NY 46 north and NY 49 and NY 69 east in Rome

When NY 49 was assigned in the mid-1920s, it began at NY 2 (now US 11) in Central Square and ended at NY 11 (modern NY 69) in Rome. At the time, the portion of River Road from Rome to Marcy (at what is now NY 291) was part of NY 11, which had been in place since 1924.[2][3] In 1927, NY 11 was renumbered to NY 76 to eliminate duplication with the new US 11.[5] In the 1930 renumbering of state highways in New York, NY 76 was broken up and incorporated into several other routes. From Rome to Marcy, the former routing of NY 76 became an extension of NY 49. The route then continued eastward along River Road to a new terminus at Genesee Street (then-NY 5, NY 8, and NY 12) in Utica.[6] On its western end, NY 49 was extended over a previously unnumbered roadway to Volney, where it ended at NY 3C (now NY 3).[7] NY 49 once extended westward into downtown Fulton by way of an overlap with NY 3;[8] however, this overlap was eliminated by 1970.[9]

In 1953, there were 32 accidents of varying degrees along the portion of NY 49 between Rome and Utica. The rash of incidents, coupled with a two-car collision that killed five people in December 1953, led the state Department of Public Works to investigate potential safety issues with the road. Although the study attributed virtually all of the accidents to poor driver judgment, it also noted that the corridor's traffic volume had exceeded the road's capacity. One suggested remedy was the construction of a new highway between Rome and Carey's Corners, NY 49's junction with NY 12C (now NY 291).[10] Plans for the road, which ultimately became the Utica–Rome Expressway, were developed over the next three years and first publicly presented in January 1957. The highway connected to NY 12C and River Road at Carey's Corners by way of a cloverleaf interchange, the first of its kind in the vicinity of Utica.[11] The estimated cost of the new road was $6.962 million (equivalent to $75.5 million in 2024).[12][13]

Diagram of the interchange between I-790, NY 5, NY 8, NY 12 and NY 49

Construction on the road began in the late 1950s, and was completed in 1960 as part of a rerouted NY 49. At the time, the expressway began at what is now the Griffiss Air Force Base interchange east of Rome.[14][15] An extension of the freeway southwest to NY 365 south of downtown Rome was opened in 1980, at which time it, as well as another arterial leading southeast from Rome built in 1960, became part of NY 49.[15][16] In 1990, an interchange was constructed between Edic Road and the North–South Arterial (NY 5/8/12 and I-790) as part of a larger reconfiguration of the area surrounding New York State Thruway exit 31. Two one-way highways along the Thruway between Edic Road and the Arterial were also built as part of the project.[14]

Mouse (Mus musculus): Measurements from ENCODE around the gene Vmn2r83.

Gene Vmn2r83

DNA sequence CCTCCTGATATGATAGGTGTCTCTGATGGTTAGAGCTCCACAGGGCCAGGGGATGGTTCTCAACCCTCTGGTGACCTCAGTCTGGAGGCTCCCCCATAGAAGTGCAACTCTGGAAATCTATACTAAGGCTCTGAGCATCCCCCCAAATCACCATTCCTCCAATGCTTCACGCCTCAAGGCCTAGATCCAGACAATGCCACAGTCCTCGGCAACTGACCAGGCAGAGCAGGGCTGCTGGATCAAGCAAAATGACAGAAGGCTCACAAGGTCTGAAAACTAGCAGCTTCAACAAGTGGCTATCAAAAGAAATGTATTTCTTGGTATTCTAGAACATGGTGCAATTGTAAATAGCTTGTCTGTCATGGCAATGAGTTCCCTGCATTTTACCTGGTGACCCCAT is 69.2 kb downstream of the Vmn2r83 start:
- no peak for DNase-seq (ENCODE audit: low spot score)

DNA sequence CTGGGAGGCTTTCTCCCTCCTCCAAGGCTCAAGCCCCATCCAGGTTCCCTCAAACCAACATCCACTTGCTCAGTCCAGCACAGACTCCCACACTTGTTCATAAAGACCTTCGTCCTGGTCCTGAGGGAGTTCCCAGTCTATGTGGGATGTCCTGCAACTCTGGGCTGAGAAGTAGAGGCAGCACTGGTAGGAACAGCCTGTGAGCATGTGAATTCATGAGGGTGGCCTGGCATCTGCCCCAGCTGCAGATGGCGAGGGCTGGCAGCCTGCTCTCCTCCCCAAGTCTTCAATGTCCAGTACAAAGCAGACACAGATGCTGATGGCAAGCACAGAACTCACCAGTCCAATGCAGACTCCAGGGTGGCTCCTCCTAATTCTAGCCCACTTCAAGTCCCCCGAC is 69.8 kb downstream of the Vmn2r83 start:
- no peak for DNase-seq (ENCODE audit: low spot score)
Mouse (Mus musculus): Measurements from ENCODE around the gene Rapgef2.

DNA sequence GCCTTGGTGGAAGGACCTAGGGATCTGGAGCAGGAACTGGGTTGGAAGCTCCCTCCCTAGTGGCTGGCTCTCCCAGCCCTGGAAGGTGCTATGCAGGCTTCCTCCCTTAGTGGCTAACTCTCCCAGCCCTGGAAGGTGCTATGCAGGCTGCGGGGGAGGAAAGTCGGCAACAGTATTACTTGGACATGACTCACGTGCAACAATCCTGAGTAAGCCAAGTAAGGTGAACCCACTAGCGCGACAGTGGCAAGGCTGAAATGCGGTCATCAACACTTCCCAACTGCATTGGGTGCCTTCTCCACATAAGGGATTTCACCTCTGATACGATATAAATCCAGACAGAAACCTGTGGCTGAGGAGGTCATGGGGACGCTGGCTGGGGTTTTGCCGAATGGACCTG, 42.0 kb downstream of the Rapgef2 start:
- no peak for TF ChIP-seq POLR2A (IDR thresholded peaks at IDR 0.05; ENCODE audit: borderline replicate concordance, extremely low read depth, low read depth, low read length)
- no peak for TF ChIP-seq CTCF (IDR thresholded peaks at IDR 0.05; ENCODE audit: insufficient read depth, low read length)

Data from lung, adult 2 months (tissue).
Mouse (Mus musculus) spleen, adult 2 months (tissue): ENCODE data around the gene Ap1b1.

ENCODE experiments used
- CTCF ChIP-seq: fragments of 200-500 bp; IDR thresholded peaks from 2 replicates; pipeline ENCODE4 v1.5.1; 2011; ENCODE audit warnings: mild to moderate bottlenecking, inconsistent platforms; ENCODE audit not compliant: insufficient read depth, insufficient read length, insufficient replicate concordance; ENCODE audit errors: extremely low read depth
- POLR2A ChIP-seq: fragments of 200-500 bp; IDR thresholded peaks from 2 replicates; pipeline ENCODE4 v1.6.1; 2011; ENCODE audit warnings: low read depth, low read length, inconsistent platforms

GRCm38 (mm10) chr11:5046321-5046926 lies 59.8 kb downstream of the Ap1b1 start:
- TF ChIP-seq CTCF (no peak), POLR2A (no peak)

On July 3, 1999, ground was broken on the final section of the expressway between NY 291 and Edic Road.[17] The $60 million highway (equivalent to $99.4 million in 2024) was officially opened to traffic on October 23, 2003,[14][13] as part of NY 49. East of Edic Road, NY 49 utilized the pre-existing one-way highways paralleling the Thruway.[18] The total cost of the Utica–Rome Expressway was $175 million (equivalent to $290 million in 2024).[14][13] The former routing of NY 49 along River Road from NY 365 to NY 291 was transferred to Oneida County and is now designated as County Route 88 while the segment of River Road from the Dominick Street interchange to New Floyd Road remains part of NY 365. Ownership and maintenance of the remainder of River Road was transferred to the cities and towns it passed through.[19]

Marcy Pedestrian Bridge Collapse

On October 11, 2002, a pedestrian bridge meant to connect a residential area to Whitesboro High School, under construction across the expressway in Marcy twisted and collapsed, killing one worker and injuring nine more.[20] A machine was screeding the concrete deck, starting from the north end and moving south. As it reached the midpoint, the bridge suddenly twisted and collapsed onto the expressway beneath. Workers had noted that the bridge had seemed noticeably "bouncy" leading up to the incident. Investigators found that the most likely reason for collapse was lateral-torsional buckling. The under-construction expressway and bridge were not open to the public at the time of collapse.[21]


There are efforts within NYSDOT to renumber NY Routes 49 and 365 (from Utica to Thruway Exit 33 in the Town of Verona) to NY Route 790, with the eventual plan of renumbering it again as an extension of I-790. The cost for the conversion to Interstate standards is estimated to be between $150 million and $200 million.[22]

U.S. Representative Michael Arcuri introduced legislation in July 2010 that would redesignate the 11-mile (18 km) portion of NY 49 from the North–South Arterial in Utica to NY 825 in Rome as part of I-790. The conversion is expected to cost between $1.5 and $2 million, which would be used to install new signage along the expressway. By adding the Utica–Rome Expressway to the Interstate Highway System, the area would receive approximately $10 million in additional federal highway funding over the next five years. According to Arcuri, the proposed redesignation is part of a larger, long-term goal of creating an Interstate Highway-standard freeway that would begin at Thruway exit 33 in Verona and pass through Rome before ending at Thruway exit 31. The portion of NY 49 east of NY 825 already meets Interstate Highway standards.[23]

Major intersections

OswegoPalermo0.000.00 NY 3 – Fulton, MexicoWestern terminus; hamlet of Farley Corners
2.283.67 NY 264 – Syracuse, WatertownHamlet of Suttons Corner
Central Square10.1416.32 US 11 (Main Street)
11.2718.14 I-81 – Syracuse, WatertownExit 32 (I-81); diamond interchange